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Suicide prevention strategy needs revision, says MLA

There needs to be more after-care support for families who have experienced suicide, said Frame Lake MLA Kevin O'Reilly in the legislative assembly Tuesday. GNWT image

The GNWT recently funded suicide prevention programs but questions remain over supports for after-care among people who have attempted suicide.

Frame Lake MLA Kevin O’Reilly told members of the legislative assembly on March 30 that one of his constituents informed him of the limits of health supports for individuals with experience of suicide.

The person reached out after Health Minister Julie Green announced on March 9 that her department had allocated $225,000 for a community suicide prevention fund.

The fund will provide $45,000 per project for Indigenous governments and non-governmental organizations to develop and deliver community-based suicide prevention activities.

Gaps in support

But O’Reilly said his constituent wrote to him about her family’s experience of suicide that included issues of stigma, lack of intensive counselling at the community level and follow-up after suicide attempts.

“My constituent stressed the need for continuing care after a suicide crisis as key to preventing chronic, personal cycles of suicide attempts. Individualized after-care plans and better family supports are needed,” said O’Reilly.

He then listed several supports such as the Community Counselling Program, Child and Youth Care Counsellors and “stepped care” models offered through Health and Social Services.

NWT suicide rate higher than Canada

However, even with all of those programs the NWT “suffers rates of suicide at alarming levels compared to other territories and provinces,” O’Reilly said.

The NWT Health and Social Services System Annual Report 2019-2020, published on Nov. 5, 2020 doesn’t specifically have rates on suicide, but it does offer statistics on self-injury as an indicator of suicidal behaviours.

The rate of self-harm hospitalizations has increased from about 15 per 10,000 per year in the latter half of the 2000s to an average 24 per 10,000 in the last five years, the report said.

The current rate in the territory – 28 per 10,000 – is four times higher than the national rate of 6.7 per 10,000 (2018-19).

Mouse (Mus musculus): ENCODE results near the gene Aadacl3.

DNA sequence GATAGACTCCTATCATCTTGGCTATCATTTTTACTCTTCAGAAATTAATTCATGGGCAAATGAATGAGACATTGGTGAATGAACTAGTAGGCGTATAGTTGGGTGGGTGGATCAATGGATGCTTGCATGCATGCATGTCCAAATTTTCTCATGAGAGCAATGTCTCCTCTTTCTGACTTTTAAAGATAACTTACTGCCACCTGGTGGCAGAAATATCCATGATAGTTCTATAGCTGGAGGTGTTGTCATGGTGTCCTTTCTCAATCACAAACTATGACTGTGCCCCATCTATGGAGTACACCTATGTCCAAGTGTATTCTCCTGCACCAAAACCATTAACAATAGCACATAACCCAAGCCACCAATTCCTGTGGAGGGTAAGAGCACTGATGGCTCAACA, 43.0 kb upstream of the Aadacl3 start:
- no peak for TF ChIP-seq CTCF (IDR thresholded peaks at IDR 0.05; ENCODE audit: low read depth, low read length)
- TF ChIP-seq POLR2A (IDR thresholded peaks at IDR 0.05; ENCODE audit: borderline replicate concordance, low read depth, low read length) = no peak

RELATED REPORTING: Data on NWT residents’ poor health presented along with improving long-term trends in GNWT report

The NWT Health Status Chartbook from 2019 shows the suicide rate for the NWT was at 2.3 per 10,000 in 2013-2017. It was 1.2 for Canada as a whole.

Addressing Green, O’Reilly asked what the normal practice with for after-care plans for people who have attempted suicide, how the plans are monitored and the supports available for affected families and communities.

Individual supports after suicide attempts

Green responded that following a suicide attempt, the person is assessed to determine if they need medical treatment or if they would benefit from certification under the Mental Health Act.

The non-hospital route involves speaking with the individual and doing risk assessment. They’re given a safety plan that includes community-based supports and referral to follow-up services such as the Community Counselling Program or psychiatry.

Psychiatry plans are tailored to individual needs, Green said, and it is up to them to follow through with the plans.

The stepped care approach eliminates waiting lists, she added, making it possible for people to access a same-day appointment or return the next day if needed.

Family and community support

It also involves online supports through the Strongest Families Institute that provides care for families with children and young people.

“What we're trying to do here is provide a spectrum of supports,” she said.

On the community level, the GNWT has formed a suicide prevention and crisis response network with the Northwest Territories Health and Social Services Authority (NTHSSA).

Following a critical incident, the community can reach out to the health authority to ask for help and there is a conversation about what help is needed. NTHSSA then seeks those supports which could be one-on-one counselling or outreach support and tries to meet the community’s goals.

“This system is in place now. I know it was recently used in connection with an incident in Tuktoyaktuk. What happened there was that a counsellor flew in from Paulatuk to assist the community, and there were people who flew in from Yellowknife to assist the community,” Green said.

Community suicide prevention fund

The minister said there has already been a lot interest in the community suicide prevention fund in the three weeks since it was launched and groups have finalized proposals.

Although $45,000 is the limit per community, not every group will apply for that amount and some proposals might call for significantly less than that, Green said.

Green added that if more funding is required the GNWT would contact Health Canada for more money.